Laura Reedy Stukel lives in Elmhurst, Illinois, a city of 45,000 people 18 miles west of Chicago. Last year, she and her husband Ray rehabbed their 1960s house “around energy efficiency” – lower utility bills and a healthier home were the goals. They performed an energy audit, added insulation and weatherstripping, upgraded their windows, bought energy-efficient appliances, installed water-saving fixtures and programmable thermostats. Her project won the Better Homes and Gardens magazine’s 2009 Home Improvement Challenge. Laura decided to create a business out of the experience:
I was selling real estate at the time. As I talked to my clients about nuts-and-bolts stuff like getting an energy audit and insulating the attic and the basement, I saw they wanted to do these things because they’re money-saving, but they didn’t know where to begin. There aren’t a lot of easy resources for information on how to do it. I realized it didn’t have to be so hard.
As Elmhurst’s first EcoBroker Certified sales agent, she’s “working on a shift from green real estate to green real-estate consulting. My niche is around home retrofit. I found I really wasn’t touching enough families in the one-to-one real estate approach. I’m putting the pieces in place and working it out so my children (4 & 6) don’t notice the shift, and I hope to launch officially in the fall.”
I created The 5×10 Challenge to help any homeowner take five smart steps towards energy efficiency before the end of 2010. I recommend a project budget of $5000 because it earns the maximum tax credit of $1500, so the project really only costs you $3500.
My niche is around the boring side of energy efficiency. That is what I call it. I have no problems if you want new windows, geo-thermal, solar, etc. But you have to do your homework first: get an audit, air seal, insulate, etc. It is expensive (even with tax break), so it’s not realistic for everyone. But if you can cut your energy bills by 20-30% by doing 5×10 you can stop there for now and feel great about the green you did do, instead of not doing anything because you don’t have the funds to do geo-thermal.
“I’m Impressively green on the Practically Green Quiz,” she told us. “Our remodel was very green, but it was insightful to see how much better we can do on daily purchases. To be honest, I’m always rushing at the store and never really thought about how easy recycled tissue, etc. would be. So we’re one step greener now thanks to your site!”
Another fact about Laura: Ray hates air conditioning. Especially, he hates to sleep in it. Even in torrid conditions. “We definitely use the air but when we’ve tried everything else. When it is humid and above 83 or so we will turn on for the day. On some days we run only overnight if temps are not going to drop.” In the interest of a happy marriage, she recently investigated alternatives to not turning on the AC. Here’s an excerpt from the article she posted earlier this week:
The Spin on Fans
Temperatures are heating up for the next week. With warm days and cool nights, the end of summer in Chicago is a unique opportunity to virtually eliminate your need for air conditioning – and it is easier than you may think! I think being green is all about doing the most with the least. “Fan Season” (late spring and late summer) is an ideal time to do more with less!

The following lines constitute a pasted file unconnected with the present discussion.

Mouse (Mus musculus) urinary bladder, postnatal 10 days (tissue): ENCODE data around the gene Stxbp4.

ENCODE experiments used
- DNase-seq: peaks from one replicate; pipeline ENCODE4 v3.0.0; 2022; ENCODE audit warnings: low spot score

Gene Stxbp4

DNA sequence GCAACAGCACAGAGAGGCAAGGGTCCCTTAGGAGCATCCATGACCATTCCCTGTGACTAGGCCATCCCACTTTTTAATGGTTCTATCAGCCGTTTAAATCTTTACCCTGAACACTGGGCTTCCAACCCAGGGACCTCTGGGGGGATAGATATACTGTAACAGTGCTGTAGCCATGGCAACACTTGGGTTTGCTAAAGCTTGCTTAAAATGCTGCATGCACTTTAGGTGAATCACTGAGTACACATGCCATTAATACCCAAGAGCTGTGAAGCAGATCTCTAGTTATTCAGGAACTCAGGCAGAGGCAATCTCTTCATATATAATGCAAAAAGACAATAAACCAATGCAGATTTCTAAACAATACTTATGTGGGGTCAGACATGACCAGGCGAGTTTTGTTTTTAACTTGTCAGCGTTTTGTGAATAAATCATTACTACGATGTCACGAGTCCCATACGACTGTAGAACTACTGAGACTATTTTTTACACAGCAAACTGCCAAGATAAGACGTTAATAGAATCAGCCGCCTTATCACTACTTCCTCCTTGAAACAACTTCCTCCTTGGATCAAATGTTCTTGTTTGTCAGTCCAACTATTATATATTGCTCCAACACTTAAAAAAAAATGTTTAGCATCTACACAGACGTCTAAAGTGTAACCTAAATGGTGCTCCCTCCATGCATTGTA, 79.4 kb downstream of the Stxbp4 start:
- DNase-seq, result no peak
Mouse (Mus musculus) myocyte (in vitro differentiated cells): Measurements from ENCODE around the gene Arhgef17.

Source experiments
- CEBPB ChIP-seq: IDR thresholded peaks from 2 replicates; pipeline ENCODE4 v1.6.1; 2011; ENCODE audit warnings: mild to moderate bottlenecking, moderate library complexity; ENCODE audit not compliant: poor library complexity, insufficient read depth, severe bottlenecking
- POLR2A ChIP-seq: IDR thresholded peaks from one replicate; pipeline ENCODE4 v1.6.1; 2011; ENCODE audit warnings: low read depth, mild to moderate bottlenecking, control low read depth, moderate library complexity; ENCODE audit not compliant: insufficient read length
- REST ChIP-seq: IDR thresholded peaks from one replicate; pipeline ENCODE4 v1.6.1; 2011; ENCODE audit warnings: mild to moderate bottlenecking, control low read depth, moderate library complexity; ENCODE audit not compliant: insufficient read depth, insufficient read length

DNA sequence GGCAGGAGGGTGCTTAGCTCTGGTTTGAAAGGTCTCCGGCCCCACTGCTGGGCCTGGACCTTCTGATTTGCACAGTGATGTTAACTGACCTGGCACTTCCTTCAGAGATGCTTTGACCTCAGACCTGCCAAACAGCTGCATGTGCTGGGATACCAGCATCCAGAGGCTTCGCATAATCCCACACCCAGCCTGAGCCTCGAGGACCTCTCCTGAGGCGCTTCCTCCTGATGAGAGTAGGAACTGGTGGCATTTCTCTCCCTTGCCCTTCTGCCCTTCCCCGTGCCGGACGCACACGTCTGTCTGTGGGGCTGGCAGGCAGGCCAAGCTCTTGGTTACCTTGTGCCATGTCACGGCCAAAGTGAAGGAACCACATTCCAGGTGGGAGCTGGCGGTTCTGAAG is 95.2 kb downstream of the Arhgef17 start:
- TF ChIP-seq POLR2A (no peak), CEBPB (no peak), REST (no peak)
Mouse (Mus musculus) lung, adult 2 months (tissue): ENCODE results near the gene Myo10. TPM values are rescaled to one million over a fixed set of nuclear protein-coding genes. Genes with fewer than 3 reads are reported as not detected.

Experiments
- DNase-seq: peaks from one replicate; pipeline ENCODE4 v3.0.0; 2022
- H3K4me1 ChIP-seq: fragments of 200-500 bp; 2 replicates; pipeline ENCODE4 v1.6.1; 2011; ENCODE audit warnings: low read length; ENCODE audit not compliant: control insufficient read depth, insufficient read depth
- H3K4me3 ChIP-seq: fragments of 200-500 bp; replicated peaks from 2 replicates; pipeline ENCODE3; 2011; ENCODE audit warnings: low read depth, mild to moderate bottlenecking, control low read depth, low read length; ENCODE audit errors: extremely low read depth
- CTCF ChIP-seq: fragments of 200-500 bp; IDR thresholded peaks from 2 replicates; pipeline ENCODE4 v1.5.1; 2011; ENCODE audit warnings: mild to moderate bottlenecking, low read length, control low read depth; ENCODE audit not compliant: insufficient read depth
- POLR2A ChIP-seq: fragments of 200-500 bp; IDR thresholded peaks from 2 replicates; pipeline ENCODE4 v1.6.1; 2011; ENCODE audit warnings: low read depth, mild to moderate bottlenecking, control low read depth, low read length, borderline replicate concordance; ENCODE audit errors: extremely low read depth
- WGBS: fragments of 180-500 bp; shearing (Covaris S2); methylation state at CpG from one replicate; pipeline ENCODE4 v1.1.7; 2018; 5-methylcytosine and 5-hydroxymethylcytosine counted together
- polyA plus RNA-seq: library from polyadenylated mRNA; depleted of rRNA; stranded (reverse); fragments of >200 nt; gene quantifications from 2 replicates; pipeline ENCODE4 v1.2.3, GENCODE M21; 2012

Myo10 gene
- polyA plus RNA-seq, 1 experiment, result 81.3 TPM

All you need is a couple of fans and a quick check of the weather. My list below will tell you when to use which fan to slash your AC use.
Ceiling fans - Consumer Reports found good options around $50-250.
1 window fan per bedroom – Window fans like this one recommended on Amazon run about $40 each. Window fans can pay back in a season!
Fan unit on your AC equipment.
Paying a wee bit of attention to your local weather is key to getting the most out of your fans. Go to http://www.weather.com/, enter your zip code and hit “find weather,” then select the “hourly” forecast. Get a general idea of:
When night-time temperatures will start to drop and how low they will go.
If the winds are going to be breezy or calm.
Don’t forget to factor in neighborhood considerations. Open windows are not good for allergy sufferers or light sleepers! Be sure to consider allergy levels and sound issues before switching over to fans. Oh yes, and don’t forget to consider local wildlife too. Skunk mating season does not work well for using fans, and you could end up discovering a family of sparrows at 4 am that you didn’t know were your neighbors! If sound is an issue overnight, consider using fans with open windows at dusk and running on high for a few hours to cool the room completely. Then shut the windows before you go to bed.
Excerpted with permission from Not Yet Green: Solutions for the Not YET Green Home. Click here for the rest of the story.
Their goal is to promote innovation by endorsing what they call “nice companies,” ones with well-made products and impeccable service. If those products preserve a craft or protect the environment, they say, all the better.
We agree. We think the Daily Grommet is superb: it’s an on-line personal-shopping advisor that arrives via email every day at noon with a cool new product discovery and a snappy video that tells the story behind it. Even if you don’t want it, or don’t need it, you’ll likely be interested in it. No ads, no hype, no registration fee: just the true inspiration as told by inventors and designers. Five days a week.
Discoveries are introduced by Grommet CEO Jules Pieri and/or a member of her team. Here’s a good example: the Ecosystem Life Journal (August 23) presented by Pieri and colleague Jesse Buckley: “This was a story that slowly grabbed me… they’re almost jewel-like….” Jules might as well be handling a Tsarina’s Faberge egg — except that it’s a $15 notebook made entirely of recycled materials. Jesse reveals the innovative clincher: a tracking code on each notebook that shows where it was made and all of the materials that went into it. “Quite revolutionary!” says Jules. “It looks humble, it’s a journal, but it’s really quite heroic to me!”